Army Men RTS

Preview - does exactly what it says on the tin

It's no great secret that we aren't exactly the world's biggest Army Men fans. It seems that 3DO can't go more than a month without releasing at least one half-baked game starring their little green plastic soldiers, and every platform from the GameBoy to the PlayStation 2 has been infested by the diminutive demons over the last few years. The latest entry in the franchise is the imaginatively titled Army Men RTS which, as you might have guessed, is a real-time strategy game...

Working On Your Tan

Now that's what I call disfiguring

Things get off to a promising start with a gorgeous pre-rendered intro movie that borrows heavily from Apocalypse Now. It seems that a Colonel has suffered a "massive disfiguring head injury" and "gone tan". Naturally it's up to you and your men to make your way through enemy lines and terminate his command. With extreme prejudice. This being an Army Men game though, everything is done on a smaller scale. As such you will fight your way through flowerbeds, infiltrate a kitchen and battle it out on a vast model railway layout. Traditional resources such as ore and gold are replaced by plastic and electricity, recycled by your dumper trucks from watches, discarded toys and the melted remains of your enemies. These vital supplies are fed into what looks suspiciously like a giant food blender and can then be used to construct new soldiers, vehicles and buildings. There's a fair variety of units on offer, ranging from grunts and snipers to tanks and helicopters, not to mention the ever-amusing flamethrower. The effectiveness of these units against soft, armoured and airborne targets varies though, and you will need a balanced army to get the most out of your toy soldiers. Meanwhile sentry towers, anti-aircraft guns, pillboxes and barbed wire fences can be assembled to help defend your base, and medic jeeps constructed to scurry around fixing your soldiers and buildings as they take damage.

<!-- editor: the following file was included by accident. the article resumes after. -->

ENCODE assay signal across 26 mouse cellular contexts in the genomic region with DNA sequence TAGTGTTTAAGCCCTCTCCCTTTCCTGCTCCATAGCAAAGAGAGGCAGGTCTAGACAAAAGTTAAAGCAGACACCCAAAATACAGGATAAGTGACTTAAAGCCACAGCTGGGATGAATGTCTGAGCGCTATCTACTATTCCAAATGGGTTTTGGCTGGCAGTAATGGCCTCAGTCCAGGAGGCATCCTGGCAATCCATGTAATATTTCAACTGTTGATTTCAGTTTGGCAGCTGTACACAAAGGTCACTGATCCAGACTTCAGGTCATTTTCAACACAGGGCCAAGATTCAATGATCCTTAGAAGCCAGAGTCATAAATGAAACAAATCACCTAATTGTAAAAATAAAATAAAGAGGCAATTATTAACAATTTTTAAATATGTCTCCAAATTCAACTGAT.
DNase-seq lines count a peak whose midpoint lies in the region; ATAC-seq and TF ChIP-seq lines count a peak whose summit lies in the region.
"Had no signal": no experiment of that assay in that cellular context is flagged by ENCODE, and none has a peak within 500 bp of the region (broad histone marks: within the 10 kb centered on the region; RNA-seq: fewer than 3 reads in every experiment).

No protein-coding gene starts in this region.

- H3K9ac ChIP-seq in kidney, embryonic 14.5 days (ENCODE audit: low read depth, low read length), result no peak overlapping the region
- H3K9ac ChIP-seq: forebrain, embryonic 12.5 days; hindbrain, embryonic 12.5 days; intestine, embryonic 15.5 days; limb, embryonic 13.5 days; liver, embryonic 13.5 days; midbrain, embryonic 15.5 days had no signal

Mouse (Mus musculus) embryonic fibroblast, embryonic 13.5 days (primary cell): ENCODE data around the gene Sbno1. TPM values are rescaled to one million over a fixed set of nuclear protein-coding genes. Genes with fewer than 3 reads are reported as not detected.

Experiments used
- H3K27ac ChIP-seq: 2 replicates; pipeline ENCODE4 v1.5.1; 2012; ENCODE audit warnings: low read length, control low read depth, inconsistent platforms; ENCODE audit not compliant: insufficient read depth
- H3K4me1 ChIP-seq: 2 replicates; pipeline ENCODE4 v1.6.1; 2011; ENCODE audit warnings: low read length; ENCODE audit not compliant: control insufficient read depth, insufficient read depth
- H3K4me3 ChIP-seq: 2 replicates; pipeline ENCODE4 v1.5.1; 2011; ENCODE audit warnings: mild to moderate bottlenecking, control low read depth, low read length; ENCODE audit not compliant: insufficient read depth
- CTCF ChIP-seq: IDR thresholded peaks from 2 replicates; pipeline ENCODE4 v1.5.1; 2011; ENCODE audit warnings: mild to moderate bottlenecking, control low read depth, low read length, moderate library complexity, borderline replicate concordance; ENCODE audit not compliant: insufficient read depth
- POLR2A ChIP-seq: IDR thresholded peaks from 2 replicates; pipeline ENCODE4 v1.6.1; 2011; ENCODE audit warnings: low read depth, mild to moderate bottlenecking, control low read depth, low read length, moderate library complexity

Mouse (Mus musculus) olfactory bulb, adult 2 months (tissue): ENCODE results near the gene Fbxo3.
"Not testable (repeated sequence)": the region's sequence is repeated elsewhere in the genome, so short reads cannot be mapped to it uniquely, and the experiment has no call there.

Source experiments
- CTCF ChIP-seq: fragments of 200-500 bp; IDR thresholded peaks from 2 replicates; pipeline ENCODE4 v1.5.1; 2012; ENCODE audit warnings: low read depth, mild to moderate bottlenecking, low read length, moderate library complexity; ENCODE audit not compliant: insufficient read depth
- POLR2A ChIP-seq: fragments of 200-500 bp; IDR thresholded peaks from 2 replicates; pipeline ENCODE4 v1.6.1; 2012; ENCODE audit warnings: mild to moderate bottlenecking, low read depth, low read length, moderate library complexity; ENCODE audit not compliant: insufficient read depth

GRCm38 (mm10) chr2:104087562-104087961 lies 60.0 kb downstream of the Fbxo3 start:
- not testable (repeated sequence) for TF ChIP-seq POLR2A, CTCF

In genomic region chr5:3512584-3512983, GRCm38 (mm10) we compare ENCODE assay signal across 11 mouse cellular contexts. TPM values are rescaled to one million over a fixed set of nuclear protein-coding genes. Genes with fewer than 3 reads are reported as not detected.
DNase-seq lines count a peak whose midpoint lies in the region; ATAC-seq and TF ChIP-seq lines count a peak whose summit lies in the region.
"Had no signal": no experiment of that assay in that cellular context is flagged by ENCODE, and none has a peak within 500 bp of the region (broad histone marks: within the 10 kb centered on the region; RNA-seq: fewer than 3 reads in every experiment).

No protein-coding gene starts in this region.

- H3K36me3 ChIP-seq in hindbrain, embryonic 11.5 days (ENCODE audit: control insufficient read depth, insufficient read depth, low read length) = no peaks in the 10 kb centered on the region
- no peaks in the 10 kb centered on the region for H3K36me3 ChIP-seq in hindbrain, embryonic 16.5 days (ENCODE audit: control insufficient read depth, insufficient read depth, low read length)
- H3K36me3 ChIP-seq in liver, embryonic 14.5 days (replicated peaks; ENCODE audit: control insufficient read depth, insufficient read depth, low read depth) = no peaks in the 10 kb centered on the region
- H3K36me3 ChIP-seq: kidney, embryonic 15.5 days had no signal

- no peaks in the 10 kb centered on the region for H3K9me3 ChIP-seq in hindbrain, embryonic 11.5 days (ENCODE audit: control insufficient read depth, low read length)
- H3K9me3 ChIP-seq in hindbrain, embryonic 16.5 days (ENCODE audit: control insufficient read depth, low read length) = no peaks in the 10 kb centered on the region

Leading The Blind

There's a house out there .. somewhere. Pity you can't see it because of the lousy draw distance.

All of this is rendered in real-time 3D courtesy of the talented Pandemic, who must be developing Army Men games as penance for all the unsold copies of Battlezone 2 littering store shelves around the world. The graphics are sharp and colourful with nicely detailed (if monotone) units, decent weapon effects and believable surroundings. Sadly though this eye candy comes at the cost of view distance. Hopefully things will improve by the time the game ships, but at the moment anything more than a few meters away from you is shrouded in fog. This means that you could be looking right at the wall of the house but it will appear to be clear blue sky until you move the camera close enough for the timber cladding to emerge from the polygon-concealing murk. As a result scenery and objects have a worrying tendency to fade in and out of view as you move the camera around, which can be rather disconcerting. Speaking of the camera, it would be nice if you could rotate your view of the world to see behind obstacles. Currently all you can do is tilt from a low down close-up view of the action all the way up to an overhead Command & Conquer style vantage point, which is fine in most situations but can leave you struggling to click on a unit hidden behind a building or piece of scenery. The pathfinding AI also requires some work still, with units frequently getting stuck on each other and freezing up as they try to work out how to disentangle themselves. With any luck these teething problems will be sorted out over the next few months though, so the real question is, can Pandemic actually deliver an Army Men game which is fun to play? Underneath the novel settings and gaudy units this is a distinctly traditional real-time strategy game which isn't going to break any moulds or win any prizes for innovation. It's an entertaining diversion which scores highly on novelty factor, but we're not entirely convinced that it will appeal to hardcore strategy fans, while the amusing in-jokes and frequent movie references are likely to go flying over the heads of Army Men's core demographic of children who don't know any better and the mentally feeble. If nothing else though, it should turn out to be the best Army Men game yet. How's that for damning by faint praise?


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